Many men both saw and heard a great number of huntsmen hunting. The huntsmen were black, huge, and hideous, and rode on black horses and on black he-goats, and their hounds were jet black, with eyes like saucers, and horrible. This was seen in the very deer park of the town of Peterborough, and in all the woods that stretch from that same town to Stamford, and in the night the monks heard them sounding and winding their horns.

In late medieval romances, however, the participants of the Wild Hunt are portrayed as fairies. The leader of the Hunt differs, depending on the region and the story; they include Arawn, King of Annwn, the Underworld in Welsh mythology (or Gwynn ap Nudd in Arthurian legend); Woden; the Devil; King Arthur himself in Somerset – it is said that, on wild winter nights, the king and his hounds can be heard racing along an old lane near Cadbury Castle.

Herne the Hunter is also said to lead the Wild Hunt. Herne was the royal Master of the Hunt during the reign of King Richard II, from 1377-99, while he was resident at Windsor Castle.

One morning, while the king and Herne were hunting in the Royal Forest, they spied a white stag in a clearing. To the surprise of all, the stag did not run. Instead, it faced the huntsmen and their hounds, and charged at Richard’s horse. Startled, the horse threw the king. Without any hesitation, Herne rushed forward, placing himself between the king and stag. The huntsman was able to kill the beast but not before he himself was severely injured by the stag’s antlers.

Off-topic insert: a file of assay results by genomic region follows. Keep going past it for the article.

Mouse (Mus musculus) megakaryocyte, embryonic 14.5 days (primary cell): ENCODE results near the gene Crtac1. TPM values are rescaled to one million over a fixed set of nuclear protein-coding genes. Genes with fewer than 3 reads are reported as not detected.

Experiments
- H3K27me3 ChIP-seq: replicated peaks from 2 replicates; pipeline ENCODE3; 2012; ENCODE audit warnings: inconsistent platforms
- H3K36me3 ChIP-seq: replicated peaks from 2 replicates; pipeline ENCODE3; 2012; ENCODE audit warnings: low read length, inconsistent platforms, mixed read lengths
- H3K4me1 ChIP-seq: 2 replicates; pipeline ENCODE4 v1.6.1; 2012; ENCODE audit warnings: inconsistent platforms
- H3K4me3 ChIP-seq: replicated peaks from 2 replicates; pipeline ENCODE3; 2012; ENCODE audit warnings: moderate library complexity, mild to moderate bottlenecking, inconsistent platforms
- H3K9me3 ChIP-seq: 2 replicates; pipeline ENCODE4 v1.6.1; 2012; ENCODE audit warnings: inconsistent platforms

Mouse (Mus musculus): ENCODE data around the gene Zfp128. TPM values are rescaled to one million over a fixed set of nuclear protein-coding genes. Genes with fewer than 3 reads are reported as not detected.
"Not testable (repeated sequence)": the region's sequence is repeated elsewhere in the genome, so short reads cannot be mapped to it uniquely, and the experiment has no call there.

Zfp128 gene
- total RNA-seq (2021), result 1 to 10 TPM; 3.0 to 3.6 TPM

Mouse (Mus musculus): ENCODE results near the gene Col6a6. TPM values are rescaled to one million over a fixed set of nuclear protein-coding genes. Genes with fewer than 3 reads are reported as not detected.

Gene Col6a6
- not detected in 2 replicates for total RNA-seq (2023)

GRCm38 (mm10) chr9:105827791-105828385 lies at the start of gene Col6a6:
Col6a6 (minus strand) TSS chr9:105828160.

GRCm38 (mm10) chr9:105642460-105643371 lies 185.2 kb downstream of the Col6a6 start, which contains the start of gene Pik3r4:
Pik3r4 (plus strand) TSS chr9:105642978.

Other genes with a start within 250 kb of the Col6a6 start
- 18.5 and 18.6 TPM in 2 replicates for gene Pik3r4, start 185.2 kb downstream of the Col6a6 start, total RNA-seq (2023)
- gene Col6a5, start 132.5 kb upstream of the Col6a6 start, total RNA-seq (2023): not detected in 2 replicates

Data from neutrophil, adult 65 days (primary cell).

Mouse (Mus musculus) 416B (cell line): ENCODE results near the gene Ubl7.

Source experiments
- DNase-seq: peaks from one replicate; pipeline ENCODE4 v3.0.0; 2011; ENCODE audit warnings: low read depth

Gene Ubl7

(Ruth Sanderson)
As Herne lay dying, a stranger on a black horse appeared. He gave his name as Urwick and said he was a wise man and that he had the power to heal Herne. With the king’s permission, Urwick affixed the stag’s antlers to Herne’s head, and carried him away, melting back into the forest.

Richard and his entourage believed they would never see Herne again. But, in time, Herne returned to Windsor. The king was overjoyed and, as reward for saving his life, Richard gave his Master of the Hunt treasures and a royal apartment. But Herne’s new wealth and royal favour only served to make his fellow huntsmen jealous. Two, in particular, started a rumour that Urwick was really a dabbler in the dark arts, and that Herne was now practising evil magic. Due to pressure from the majority of his people, Richard had no choice but to dismiss Herne despite the man insisting he was innocent of the charges.

Later the same night, Herne was discovered hanging from a large oak tree. No one knew if he’d taken his own life or if he’d been murdered. There was a fierce storm and the oak tree was struck by lightning. Come the morning, Herne’s body was gone.